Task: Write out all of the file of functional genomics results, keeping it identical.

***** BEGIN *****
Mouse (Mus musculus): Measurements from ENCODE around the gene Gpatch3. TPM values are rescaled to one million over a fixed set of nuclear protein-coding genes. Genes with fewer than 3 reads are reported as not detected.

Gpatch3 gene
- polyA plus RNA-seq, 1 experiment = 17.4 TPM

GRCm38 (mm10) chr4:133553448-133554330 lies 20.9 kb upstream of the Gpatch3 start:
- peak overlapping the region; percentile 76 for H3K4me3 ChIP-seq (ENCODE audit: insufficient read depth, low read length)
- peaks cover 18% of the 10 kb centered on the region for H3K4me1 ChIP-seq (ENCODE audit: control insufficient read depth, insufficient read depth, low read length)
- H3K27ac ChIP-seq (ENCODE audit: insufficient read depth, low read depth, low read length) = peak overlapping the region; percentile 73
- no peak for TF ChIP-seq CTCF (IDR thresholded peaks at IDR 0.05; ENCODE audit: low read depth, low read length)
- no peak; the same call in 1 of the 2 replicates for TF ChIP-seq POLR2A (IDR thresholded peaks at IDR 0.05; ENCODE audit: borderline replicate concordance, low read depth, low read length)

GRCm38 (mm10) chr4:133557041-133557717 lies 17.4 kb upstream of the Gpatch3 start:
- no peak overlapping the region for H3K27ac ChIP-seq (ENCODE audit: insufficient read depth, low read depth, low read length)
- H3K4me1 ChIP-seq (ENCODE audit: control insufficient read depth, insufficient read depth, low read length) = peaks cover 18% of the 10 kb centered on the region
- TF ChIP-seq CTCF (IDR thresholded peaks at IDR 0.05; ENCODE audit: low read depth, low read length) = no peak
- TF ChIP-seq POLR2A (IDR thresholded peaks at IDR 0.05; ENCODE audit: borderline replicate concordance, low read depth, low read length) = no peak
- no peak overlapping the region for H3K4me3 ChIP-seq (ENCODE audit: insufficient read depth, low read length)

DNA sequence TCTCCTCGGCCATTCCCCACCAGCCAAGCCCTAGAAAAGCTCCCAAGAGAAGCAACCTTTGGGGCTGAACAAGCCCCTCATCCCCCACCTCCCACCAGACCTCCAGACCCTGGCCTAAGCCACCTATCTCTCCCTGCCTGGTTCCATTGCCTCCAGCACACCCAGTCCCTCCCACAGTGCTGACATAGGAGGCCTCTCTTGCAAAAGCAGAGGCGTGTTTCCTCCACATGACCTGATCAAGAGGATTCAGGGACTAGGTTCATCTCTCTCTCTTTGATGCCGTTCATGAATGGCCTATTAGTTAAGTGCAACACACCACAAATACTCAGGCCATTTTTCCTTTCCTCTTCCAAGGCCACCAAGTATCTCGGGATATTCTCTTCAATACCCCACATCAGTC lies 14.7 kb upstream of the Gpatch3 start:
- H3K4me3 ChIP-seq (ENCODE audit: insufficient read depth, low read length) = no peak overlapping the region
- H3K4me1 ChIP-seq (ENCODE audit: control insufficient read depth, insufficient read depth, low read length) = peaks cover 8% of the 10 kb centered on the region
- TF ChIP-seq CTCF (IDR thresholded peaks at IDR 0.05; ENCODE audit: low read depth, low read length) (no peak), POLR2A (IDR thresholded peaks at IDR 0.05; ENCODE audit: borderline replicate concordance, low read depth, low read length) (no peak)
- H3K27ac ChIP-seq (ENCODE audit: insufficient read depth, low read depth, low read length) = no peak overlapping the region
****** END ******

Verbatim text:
Mouse (Mus musculus): Measurements from ENCODE around the gene Gpatch3. TPM values are rescaled to one million over a fixed set of nuclear protein-coding genes. Genes with fewer than 3 reads are reported as not detected.

Gpatch3 gene
- polyA plus RNA-seq, 1 experiment = 17.4 TPM

GRCm38 (mm10) chr4:133553448-133554330 lies 20.9 kb upstream of the Gpatch3 start:
- peak overlapping the region; percentile 76 for H3K4me3 ChIP-seq (ENCODE audit: insufficient read depth, low read length)
- peaks cover 18% of the 10 kb centered on the region for H3K4me1 ChIP-seq (ENCODE audit: control insufficient read depth, insufficient read depth, low read length)
- H3K27ac ChIP-seq (ENCODE audit: insufficient read depth, low read depth, low read length) = peak overlapping the region; percentile 73
- no peak for TF ChIP-seq CTCF (IDR thresholded peaks at IDR 0.05; ENCODE audit: low read depth, low read length)
- no peak; the same call in 1 of the 2 replicates for TF ChIP-seq POLR2A (IDR thresholded peaks at IDR 0.05; ENCODE audit: borderline replicate concordance, low read depth, low read length)

GRCm38 (mm10) chr4:133557041-133557717 lies 17.4 kb upstream of the Gpatch3 start:
- no peak overlapping the region for H3K27ac ChIP-seq (ENCODE audit: insufficient read depth, low read depth, low read length)
- H3K4me1 ChIP-seq (ENCODE audit: control insufficient read depth, insufficient read depth, low read length) = peaks cover 18% of the 10 kb centered on the region
- TF ChIP-seq CTCF (IDR thresholded peaks at IDR 0.05; ENCODE audit: low read depth, low read length) = no peak
- TF ChIP-seq POLR2A (IDR thresholded peaks at IDR 0.05; ENCODE audit: borderline replicate concordance, low read depth, low read length) = no peak
- no peak overlapping the region for H3K4me3 ChIP-seq (ENCODE audit: insufficient read depth, low read length)

DNA sequence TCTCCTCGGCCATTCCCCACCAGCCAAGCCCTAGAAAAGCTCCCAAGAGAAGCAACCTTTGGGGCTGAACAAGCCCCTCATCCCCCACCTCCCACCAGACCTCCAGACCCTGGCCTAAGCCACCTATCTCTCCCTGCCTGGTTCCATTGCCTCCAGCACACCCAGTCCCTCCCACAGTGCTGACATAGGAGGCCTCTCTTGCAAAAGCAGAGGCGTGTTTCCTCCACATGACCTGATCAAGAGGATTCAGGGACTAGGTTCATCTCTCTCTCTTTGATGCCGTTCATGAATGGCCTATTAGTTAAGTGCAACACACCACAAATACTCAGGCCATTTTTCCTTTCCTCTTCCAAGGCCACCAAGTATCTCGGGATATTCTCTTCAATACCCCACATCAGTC lies 14.7 kb upstream of the Gpatch3 start:
- H3K4me3 ChIP-seq (ENCODE audit: insufficient read depth, low read length) = no peak overlapping the region
- H3K4me1 ChIP-seq (ENCODE audit: control insufficient read depth, insufficient read depth, low read length) = peaks cover 8% of the 10 kb centered on the region
- TF ChIP-seq CTCF (IDR thresholded peaks at IDR 0.05; ENCODE audit: low read depth, low read length) (no peak), POLR2A (IDR thresholded peaks at IDR 0.05; ENCODE audit: borderline replicate concordance, low read depth, low read length) (no peak)
- H3K27ac ChIP-seq (ENCODE audit: insufficient read depth, low read depth, low read length) = no peak overlapping the region